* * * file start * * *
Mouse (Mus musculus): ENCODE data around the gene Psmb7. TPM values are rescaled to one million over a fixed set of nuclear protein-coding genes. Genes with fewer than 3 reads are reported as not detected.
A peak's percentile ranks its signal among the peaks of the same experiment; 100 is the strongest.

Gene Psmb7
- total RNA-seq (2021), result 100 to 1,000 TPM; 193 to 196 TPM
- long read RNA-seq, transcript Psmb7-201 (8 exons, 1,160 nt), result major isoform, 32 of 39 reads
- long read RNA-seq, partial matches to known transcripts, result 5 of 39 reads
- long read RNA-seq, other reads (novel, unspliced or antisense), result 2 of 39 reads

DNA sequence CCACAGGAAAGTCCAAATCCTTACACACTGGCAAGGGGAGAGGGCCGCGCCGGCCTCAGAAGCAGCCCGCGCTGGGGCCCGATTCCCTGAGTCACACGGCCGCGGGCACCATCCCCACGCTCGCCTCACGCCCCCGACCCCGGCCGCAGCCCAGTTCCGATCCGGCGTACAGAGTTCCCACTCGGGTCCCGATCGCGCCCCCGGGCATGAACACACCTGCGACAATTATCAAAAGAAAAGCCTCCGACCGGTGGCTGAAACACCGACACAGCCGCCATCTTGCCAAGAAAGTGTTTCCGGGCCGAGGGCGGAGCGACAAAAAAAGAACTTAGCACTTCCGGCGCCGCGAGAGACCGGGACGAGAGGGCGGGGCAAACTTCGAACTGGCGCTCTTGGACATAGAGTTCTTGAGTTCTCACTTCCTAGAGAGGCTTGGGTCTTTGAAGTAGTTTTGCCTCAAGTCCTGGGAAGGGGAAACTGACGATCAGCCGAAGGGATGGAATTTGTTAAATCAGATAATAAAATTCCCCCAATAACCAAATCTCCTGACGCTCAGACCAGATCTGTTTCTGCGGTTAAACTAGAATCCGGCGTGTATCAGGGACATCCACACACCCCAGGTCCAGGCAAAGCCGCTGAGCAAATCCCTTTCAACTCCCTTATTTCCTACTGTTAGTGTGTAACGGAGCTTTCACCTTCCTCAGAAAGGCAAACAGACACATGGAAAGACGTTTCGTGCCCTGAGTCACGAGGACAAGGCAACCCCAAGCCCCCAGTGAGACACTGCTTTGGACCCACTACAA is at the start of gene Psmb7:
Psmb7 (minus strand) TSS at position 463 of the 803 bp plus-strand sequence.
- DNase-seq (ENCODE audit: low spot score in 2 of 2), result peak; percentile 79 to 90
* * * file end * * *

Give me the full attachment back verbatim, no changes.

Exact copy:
Mouse (Mus musculus): ENCODE data around the gene Psmb7. TPM values are rescaled to one million over a fixed set of nuclear protein-coding genes. Genes with fewer than 3 reads are reported as not detected.
A peak's percentile ranks its signal among the peaks of the same experiment; 100 is the strongest.

Gene Psmb7
- total RNA-seq (2021), result 100 to 1,000 TPM; 193 to 196 TPM
- long read RNA-seq, transcript Psmb7-201 (8 exons, 1,160 nt), result major isoform, 32 of 39 reads
- long read RNA-seq, partial matches to known transcripts, result 5 of 39 reads
- long read RNA-seq, other reads (novel, unspliced or antisense), result 2 of 39 reads

DNA sequence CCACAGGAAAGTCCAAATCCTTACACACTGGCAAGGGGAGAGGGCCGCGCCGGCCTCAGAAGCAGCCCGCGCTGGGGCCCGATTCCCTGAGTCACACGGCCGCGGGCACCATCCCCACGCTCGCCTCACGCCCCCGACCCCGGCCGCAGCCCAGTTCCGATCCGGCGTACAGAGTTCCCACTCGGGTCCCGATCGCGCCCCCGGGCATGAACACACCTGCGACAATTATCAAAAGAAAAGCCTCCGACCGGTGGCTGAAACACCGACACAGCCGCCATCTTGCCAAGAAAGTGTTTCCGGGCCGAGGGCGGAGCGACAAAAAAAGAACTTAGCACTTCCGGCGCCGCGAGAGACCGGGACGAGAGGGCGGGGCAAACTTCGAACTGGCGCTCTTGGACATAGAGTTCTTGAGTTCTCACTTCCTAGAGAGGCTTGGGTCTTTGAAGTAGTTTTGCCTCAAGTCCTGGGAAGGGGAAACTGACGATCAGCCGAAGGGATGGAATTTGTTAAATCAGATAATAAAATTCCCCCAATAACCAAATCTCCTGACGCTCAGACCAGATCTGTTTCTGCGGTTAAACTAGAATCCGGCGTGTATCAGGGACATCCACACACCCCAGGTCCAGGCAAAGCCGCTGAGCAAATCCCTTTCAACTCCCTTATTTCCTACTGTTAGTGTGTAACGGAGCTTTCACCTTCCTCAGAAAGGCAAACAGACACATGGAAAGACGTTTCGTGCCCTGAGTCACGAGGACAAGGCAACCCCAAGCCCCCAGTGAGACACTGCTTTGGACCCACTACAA is at the start of gene Psmb7:
Psmb7 (minus strand) TSS at position 463 of the 803 bp plus-strand sequence.
- DNase-seq (ENCODE audit: low spot score in 2 of 2), result peak; percentile 79 to 90